Today marks the end of the sixth week that I have been writing this blog series. Six weeks! That is six weeks of spending 23 and a half hours a day inside my apartment, six weeks of having physical contact with only my wife, six weeks of sweatpants, and trips to the supermarket that feel like heists, and yoga in the morning, and working from my dining table, and social isolation.
Only it hasn’t felt overtly isolating. Some of that is because we live in the future where I can literally talk to my magic handheld computer and instruct it to let me view and speak to my brother and it does! But another big part is because of this, what you’re reading right now, these words, this act of writing.
Because, while technology is definitely an act of magic and I’m sure my laptop is just full of tiny wizards making it all work, there is an older magic at play here. Writing is magic and reading is magic. I sit here alone in my room in Vienna and put down a string of words to represent a ridiculous thought I’ve had, maybe about how Austrians like to scream “meal time!” at each other, or how an old tortilla will do if you’re out of toilet paper, or how my wife wants to stab people with a fork from time to time, and I express these images through a series of squiggles, and then you in your home maybe a thousand miles away from mine open up a page and decipher these squiggles until you too are picturing screaming Austrians, or sanitary tortillas, or a fork-wielding Alex. We have communicated, from my mind to yours. Magic.
Writing this blog and having this magical communication has helped me tremendously during this surreal and abstract, and any other art movement that applies (expressionist?), time. I have been able to funnel my anxiety and nervous energy, my questions and thoughts and actions and stupid jokes into this medium, and by doing so get them out of my head where they can breathe a little, see the sun a little, and not feel all pent up inside my skull where they would endlessly bounce around (much as I image kids are doing during this quarantine. Those poor, poor parents).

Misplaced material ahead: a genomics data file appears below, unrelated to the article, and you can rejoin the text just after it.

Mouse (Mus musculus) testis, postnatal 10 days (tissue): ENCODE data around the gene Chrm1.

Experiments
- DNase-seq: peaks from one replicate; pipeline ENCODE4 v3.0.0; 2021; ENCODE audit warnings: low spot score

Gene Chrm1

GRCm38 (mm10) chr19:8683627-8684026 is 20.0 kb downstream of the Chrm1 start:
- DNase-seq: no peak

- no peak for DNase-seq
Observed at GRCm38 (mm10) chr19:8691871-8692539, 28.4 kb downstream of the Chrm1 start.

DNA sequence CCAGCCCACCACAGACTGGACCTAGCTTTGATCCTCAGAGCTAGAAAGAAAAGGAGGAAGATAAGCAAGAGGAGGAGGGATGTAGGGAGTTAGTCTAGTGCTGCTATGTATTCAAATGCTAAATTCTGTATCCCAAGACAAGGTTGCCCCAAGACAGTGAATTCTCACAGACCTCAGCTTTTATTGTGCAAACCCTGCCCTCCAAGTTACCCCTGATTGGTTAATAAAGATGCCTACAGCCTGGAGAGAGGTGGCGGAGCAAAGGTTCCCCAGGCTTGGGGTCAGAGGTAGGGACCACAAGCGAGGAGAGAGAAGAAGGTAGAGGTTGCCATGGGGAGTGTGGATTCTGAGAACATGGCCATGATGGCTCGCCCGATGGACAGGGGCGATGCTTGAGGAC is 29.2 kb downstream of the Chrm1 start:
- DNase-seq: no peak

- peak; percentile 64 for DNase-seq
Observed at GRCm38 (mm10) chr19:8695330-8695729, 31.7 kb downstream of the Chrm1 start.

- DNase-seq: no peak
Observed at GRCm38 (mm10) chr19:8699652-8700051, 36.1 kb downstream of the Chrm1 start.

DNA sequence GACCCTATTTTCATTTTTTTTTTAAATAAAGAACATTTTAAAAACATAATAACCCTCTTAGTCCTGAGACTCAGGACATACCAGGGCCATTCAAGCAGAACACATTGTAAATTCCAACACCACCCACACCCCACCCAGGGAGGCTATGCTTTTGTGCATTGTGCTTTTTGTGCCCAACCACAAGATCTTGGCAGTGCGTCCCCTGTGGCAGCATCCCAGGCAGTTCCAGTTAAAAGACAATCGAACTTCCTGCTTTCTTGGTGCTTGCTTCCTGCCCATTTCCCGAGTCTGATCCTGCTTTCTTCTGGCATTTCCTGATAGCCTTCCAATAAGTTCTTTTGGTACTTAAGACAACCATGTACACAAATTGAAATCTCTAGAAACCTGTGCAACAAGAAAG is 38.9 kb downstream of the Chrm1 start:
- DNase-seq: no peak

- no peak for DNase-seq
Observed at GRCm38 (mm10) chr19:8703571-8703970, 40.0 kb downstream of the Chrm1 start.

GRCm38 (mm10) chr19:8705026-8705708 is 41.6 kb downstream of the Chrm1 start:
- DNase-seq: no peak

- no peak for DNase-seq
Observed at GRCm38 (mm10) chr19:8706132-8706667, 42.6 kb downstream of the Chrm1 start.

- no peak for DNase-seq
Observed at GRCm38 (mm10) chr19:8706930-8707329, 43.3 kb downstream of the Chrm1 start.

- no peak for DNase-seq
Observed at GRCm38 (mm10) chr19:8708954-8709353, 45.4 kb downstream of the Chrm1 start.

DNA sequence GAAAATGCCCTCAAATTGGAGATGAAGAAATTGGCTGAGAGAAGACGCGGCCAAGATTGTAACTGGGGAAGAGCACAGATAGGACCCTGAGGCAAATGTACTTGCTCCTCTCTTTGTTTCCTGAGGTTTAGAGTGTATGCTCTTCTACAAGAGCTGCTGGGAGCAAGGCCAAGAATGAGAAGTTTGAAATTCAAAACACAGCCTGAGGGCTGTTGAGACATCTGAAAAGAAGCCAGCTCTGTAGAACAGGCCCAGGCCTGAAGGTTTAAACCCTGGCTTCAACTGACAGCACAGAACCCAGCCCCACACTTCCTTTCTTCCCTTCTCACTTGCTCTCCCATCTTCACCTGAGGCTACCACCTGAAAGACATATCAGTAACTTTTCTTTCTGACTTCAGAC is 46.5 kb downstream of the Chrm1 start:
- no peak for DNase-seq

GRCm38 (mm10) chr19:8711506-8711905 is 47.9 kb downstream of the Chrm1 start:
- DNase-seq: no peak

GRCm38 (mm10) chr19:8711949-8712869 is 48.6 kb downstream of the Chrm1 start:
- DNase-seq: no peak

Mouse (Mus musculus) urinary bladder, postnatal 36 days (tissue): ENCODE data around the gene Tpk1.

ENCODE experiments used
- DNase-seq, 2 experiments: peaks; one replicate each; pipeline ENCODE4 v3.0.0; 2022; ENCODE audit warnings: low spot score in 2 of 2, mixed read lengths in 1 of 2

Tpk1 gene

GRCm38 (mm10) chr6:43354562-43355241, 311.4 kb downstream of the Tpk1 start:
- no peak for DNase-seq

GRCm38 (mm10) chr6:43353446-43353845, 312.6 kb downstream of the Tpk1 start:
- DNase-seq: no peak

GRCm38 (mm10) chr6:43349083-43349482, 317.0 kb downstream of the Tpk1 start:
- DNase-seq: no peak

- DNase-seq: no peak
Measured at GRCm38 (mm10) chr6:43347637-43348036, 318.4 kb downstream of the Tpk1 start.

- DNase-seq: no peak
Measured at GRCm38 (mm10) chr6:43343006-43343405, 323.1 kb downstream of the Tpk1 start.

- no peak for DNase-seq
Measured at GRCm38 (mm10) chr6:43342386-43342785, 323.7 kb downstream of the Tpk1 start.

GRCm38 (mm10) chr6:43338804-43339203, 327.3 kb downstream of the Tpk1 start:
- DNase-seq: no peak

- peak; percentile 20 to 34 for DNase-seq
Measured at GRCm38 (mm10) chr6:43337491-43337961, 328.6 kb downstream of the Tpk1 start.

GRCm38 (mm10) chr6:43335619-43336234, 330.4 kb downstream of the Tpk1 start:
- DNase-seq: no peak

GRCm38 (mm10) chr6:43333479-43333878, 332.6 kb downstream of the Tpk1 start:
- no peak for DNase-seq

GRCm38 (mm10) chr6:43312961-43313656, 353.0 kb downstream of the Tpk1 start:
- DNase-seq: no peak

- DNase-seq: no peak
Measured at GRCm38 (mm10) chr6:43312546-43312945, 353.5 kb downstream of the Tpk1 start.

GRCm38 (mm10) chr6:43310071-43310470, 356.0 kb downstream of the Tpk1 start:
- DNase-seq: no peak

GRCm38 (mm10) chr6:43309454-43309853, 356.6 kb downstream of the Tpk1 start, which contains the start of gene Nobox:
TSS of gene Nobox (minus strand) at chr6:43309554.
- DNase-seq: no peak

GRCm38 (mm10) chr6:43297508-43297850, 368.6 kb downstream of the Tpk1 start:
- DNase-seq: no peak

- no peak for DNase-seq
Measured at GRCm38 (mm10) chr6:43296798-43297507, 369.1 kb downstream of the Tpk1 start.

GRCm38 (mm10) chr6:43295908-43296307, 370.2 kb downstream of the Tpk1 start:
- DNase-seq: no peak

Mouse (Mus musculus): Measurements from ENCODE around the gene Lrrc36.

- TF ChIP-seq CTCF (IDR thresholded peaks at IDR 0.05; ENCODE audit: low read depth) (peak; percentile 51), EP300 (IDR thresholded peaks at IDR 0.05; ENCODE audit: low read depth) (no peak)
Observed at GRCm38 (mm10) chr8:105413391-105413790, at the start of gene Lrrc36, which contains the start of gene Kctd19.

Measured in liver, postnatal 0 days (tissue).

Writing is a crystallising process. Putting words down forces me to reach into the fog of fragmented thoughts and hazy half ideas and decide how I really think and feel about a thing, to put it into a sentence that I can read back on and think “Oh yeah, that’s how it is”. And because I have formed it into a single clear statement, it’s as if I have permission to stop chewing over it, to let it go, to know it’s there if I need it, in black and white, and move on feeling a little lighter because of it. Magic.
As I have been doing this process for the past six weeks, the good/bad news (depending on if you’ve enjoyed these blogs or not, and if not, nobody made you keep reading them, that’s on you, friend) is that I have nothing left to say. All current concerns and questions, quibbles and queries about life in the time of COVID have been expunged onto the page and shared and communicated with you lovely people. The brain tank is currently clean and empty, and ready to be refilled.
To all those who have read along, my deepest thanks goes out to you for taking this time to be with me, to communicate with me, for keeping me company and removing some of the isolation from my social isolation. These have been and continue to be strange times, but I am incredibly proud of how we as a community are getting through it together even while being forced to remain apart. That is another kind of magic.
I am sure there is more weirdness to come, more challenges and more adaptation, and so I’m sure it won’t be long until new perspectives and observations and silly jokes begin circling in my head, needing to be written down and shared with all of you. As such, this is not goodbye, instead let me just say, as is said in German, auf Wiedersehen (literal translation = on seeing again. I told you that language was literal!).
Until next time.